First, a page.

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Michigan Supreme Court declines to weigh in on public money for private schools

Michigan Supreme Court
Michigan Supreme Court
The Michigan Supreme Court declined to weigh in on a bill that would provide state aid to private schools for state-ordered health and safety programs.

Private and parochial schools in Michigan will be allowed apply for grants that reimburse them for some state-ordered health and safety programs.

That’s despite a provision in the state constitution that forbids direct or indirect taxpayer support for private or religious schools.

Governor Rick Snyder asked the Michigan Supreme Court to weigh in after Republicans in the Legislature decided to test the limits of the ban. The court declined that request Wednesday.

“Since the budget does have the money there, and there’s sort of a non-decision today, we are moving forward with it,” said Kurt Weiss, spokesman for the State Budget Office.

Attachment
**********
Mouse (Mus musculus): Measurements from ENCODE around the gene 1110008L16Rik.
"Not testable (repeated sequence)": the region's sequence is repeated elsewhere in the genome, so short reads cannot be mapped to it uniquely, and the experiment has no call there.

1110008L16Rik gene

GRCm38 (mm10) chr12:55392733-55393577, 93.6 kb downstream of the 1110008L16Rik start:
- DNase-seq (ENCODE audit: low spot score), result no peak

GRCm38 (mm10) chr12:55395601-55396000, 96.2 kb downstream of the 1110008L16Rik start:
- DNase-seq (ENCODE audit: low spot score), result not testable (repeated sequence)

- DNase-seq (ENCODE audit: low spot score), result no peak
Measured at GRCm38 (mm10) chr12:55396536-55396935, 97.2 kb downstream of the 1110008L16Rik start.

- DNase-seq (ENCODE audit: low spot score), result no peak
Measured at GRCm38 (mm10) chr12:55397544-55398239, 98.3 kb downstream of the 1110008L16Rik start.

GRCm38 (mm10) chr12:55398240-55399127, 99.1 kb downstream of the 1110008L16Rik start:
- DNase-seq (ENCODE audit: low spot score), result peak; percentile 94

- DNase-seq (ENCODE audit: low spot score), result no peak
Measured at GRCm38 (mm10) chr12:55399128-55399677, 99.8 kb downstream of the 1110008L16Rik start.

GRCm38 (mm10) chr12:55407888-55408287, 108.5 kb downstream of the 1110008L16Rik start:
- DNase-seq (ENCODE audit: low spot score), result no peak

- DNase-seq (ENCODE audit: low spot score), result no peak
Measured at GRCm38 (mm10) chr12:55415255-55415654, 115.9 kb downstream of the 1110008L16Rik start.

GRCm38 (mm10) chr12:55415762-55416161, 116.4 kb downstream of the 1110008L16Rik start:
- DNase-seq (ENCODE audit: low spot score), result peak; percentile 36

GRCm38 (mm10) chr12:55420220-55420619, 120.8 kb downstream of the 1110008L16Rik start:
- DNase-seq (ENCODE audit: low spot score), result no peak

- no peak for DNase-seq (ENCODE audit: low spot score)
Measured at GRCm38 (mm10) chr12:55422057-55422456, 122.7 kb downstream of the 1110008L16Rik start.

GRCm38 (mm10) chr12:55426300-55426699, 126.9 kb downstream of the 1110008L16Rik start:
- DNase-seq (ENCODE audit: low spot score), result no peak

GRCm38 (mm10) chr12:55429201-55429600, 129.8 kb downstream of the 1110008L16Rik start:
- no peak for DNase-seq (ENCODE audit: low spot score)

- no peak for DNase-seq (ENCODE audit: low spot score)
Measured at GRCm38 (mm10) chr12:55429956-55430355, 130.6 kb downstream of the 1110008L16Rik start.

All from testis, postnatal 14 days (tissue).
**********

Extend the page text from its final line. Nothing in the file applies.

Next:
But Don Wotruba, executive director of the Michigan Association of School Boards, says that’s not legal.

“Our constitution very clearly says no direct or indirect aid should go to private schools, and this is an appropriation from the state of Michigan of $2.5 million dollars for private schools.”

Wotruba says public school groups will decide before the end of the year whether to begin a full legal challenge to the budget provision – one that could eventually put the issue back before the state Supreme Court.

Rick Pluta is Senior Capitol Correspondent for the Michigan Public Radio Network. He has been covering Michigan’s Capitol, government, and politics since 1987.
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